The symptoms of a chemical burn depend on a few basic but important factors:
- What substance caused the chemical burn
- Where the substance came into contact with living tissue
- How long the tissue was exposed to the corrosive substance
- Whether the substance was inhaled or ingested
Household bleach coming into contact with your skin, for example, will have a much different effect than bleach coming into contact with your eyes.
Although symptoms can vary widely, common signs and symptoms of a chemical burn include:
- Pain, redness, irritation, burning, or numbness at the site of contact
- The development of blisters or dead, blackened skin at the site of contact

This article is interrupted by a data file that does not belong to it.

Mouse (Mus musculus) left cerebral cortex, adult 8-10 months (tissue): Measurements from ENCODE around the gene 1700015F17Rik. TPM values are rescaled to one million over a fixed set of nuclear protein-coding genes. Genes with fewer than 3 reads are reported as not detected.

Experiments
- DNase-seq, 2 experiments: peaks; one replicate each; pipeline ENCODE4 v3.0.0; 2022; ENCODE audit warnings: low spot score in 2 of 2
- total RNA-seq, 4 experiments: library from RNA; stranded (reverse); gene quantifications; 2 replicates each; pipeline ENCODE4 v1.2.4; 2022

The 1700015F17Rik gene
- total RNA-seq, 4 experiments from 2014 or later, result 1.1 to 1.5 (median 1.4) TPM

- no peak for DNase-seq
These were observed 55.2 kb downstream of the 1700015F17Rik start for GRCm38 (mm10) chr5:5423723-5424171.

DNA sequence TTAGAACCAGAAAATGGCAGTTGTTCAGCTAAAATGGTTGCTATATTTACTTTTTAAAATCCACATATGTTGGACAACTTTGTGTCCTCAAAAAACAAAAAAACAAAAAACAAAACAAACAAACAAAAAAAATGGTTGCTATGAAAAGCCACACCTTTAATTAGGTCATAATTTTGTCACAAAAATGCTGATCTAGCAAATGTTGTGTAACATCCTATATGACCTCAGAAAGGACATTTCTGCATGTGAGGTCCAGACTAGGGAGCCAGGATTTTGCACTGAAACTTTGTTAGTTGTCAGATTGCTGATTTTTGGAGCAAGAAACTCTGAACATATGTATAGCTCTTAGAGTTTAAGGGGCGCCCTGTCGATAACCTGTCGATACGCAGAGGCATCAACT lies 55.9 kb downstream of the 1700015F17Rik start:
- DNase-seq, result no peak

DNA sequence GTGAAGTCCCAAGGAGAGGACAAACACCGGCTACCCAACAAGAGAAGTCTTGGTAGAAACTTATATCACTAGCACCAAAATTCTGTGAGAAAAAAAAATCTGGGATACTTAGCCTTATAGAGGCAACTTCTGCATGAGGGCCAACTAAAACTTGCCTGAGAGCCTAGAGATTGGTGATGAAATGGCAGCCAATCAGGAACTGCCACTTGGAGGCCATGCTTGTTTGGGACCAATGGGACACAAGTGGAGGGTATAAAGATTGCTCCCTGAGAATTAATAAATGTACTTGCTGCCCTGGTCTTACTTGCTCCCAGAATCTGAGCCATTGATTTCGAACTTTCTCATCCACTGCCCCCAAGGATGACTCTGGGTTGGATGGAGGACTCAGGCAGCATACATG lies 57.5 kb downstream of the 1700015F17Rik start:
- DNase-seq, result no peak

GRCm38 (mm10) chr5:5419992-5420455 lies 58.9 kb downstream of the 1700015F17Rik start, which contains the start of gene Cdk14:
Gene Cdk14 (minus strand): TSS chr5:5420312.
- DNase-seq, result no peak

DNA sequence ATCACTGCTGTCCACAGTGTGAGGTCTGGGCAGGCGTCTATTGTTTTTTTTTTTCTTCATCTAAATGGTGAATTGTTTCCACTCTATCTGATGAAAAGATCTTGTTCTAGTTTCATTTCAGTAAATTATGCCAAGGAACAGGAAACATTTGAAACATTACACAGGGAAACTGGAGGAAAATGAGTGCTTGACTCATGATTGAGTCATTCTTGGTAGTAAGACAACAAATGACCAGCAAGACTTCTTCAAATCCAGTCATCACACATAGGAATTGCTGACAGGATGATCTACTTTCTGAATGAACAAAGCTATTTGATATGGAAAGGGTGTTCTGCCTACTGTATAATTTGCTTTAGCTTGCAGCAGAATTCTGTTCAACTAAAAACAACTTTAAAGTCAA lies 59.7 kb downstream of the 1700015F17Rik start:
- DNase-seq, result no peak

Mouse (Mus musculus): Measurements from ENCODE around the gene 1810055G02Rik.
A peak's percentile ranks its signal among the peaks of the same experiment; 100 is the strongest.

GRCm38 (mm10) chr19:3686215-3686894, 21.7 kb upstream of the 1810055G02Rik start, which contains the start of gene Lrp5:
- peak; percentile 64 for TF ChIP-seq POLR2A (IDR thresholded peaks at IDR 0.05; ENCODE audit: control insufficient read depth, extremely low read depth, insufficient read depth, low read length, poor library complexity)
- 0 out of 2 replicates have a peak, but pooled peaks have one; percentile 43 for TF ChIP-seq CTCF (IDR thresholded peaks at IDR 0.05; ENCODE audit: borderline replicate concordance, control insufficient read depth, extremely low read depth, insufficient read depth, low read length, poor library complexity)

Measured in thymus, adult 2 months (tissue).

- Blurry vision or total loss of vision if the materials came into contact with the eyes
- Coughing, wheezing, and shortness of breath if the substance was inhaled or ingested
In very severe chemical burns or if a corrosive substance was swallowed, you may experience symptoms like:
- Weakness, dizziness, or fainting
- Muscle spasms or seizures
- Low blood pressure, irregular heartbeat, or even cardiac arrest
If you, a loved one, or a coworker comes into contact with a corrosive substance, seek medical care immediately. Even if the exposure seems minor—if a household cleaner splashes on your arms, for example—it’s a good idea to call your healthcare provider or Poison Control Center to determine whether emergency treatment is needed.
If the caustic substance is ingested or if the chemical burn is very deep, more than 3 inches in diameter, or affects the eyes, face, groin, buttocks, or a joint, seek emergency medical care.